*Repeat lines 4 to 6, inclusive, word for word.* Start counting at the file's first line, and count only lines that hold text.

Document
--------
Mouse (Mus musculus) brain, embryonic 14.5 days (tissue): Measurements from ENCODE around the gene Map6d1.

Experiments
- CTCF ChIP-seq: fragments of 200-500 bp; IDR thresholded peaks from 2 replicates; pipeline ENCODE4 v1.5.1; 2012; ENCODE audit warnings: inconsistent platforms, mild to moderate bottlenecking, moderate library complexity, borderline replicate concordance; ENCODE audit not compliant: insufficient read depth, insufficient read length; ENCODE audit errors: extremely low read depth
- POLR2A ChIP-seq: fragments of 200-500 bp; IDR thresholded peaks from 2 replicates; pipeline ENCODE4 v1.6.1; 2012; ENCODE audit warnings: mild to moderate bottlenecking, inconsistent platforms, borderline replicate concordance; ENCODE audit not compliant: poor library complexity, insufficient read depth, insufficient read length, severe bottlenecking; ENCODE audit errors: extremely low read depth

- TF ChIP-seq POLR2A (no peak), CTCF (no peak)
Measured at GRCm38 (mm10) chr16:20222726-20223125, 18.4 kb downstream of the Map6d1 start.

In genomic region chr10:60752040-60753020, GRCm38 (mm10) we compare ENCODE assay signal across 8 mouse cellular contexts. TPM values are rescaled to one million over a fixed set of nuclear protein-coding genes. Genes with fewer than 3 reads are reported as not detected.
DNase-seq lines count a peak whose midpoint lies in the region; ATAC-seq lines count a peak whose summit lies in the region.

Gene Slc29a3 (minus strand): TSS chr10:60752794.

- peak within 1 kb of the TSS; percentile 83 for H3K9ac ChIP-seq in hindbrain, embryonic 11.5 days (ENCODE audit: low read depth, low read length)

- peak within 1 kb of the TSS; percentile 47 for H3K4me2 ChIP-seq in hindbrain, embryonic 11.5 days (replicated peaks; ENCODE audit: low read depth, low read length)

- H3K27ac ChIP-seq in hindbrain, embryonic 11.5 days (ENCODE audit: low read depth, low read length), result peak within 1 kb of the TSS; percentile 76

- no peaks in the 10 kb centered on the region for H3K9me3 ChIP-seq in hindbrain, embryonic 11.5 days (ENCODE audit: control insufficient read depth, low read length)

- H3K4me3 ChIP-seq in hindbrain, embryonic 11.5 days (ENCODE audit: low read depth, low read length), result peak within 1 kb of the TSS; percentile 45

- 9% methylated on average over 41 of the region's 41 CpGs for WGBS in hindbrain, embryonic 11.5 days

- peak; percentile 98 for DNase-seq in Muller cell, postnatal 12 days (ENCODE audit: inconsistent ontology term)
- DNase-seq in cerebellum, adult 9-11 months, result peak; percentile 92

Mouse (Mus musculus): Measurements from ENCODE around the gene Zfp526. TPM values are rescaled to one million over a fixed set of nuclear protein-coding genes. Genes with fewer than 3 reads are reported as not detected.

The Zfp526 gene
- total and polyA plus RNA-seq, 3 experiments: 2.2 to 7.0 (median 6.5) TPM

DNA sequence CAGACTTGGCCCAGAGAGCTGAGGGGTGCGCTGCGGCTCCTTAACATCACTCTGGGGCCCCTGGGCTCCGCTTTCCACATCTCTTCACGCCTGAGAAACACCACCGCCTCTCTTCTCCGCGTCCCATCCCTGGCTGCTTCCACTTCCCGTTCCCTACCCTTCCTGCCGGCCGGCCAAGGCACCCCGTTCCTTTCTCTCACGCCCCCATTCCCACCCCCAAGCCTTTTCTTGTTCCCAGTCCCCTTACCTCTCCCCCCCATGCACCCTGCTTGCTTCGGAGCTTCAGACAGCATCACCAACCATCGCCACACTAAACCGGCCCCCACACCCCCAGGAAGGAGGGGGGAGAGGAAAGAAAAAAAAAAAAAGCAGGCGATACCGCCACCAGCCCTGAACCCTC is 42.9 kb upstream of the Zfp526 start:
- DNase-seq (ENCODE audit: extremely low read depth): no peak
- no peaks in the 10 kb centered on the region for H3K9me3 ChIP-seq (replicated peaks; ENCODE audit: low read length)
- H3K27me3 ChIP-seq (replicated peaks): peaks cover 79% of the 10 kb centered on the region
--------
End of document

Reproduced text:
- POLR2A ChIP-seq: fragments of 200-500 bp; IDR thresholded peaks from 2 replicates; pipeline ENCODE4 v1.6.1; 2012; ENCODE audit warnings: mild to moderate bottlenecking, inconsistent platforms, borderline replicate concordance; ENCODE audit not compliant: poor library complexity, insufficient read depth, insufficient read length, severe bottlenecking; ENCODE audit errors: extremely low read depth

- TF ChIP-seq POLR2A (no peak), CTCF (no peak)
Measured at GRCm38 (mm10) chr16:20222726-20223125, 18.4 kb downstream of the Map6d1 start.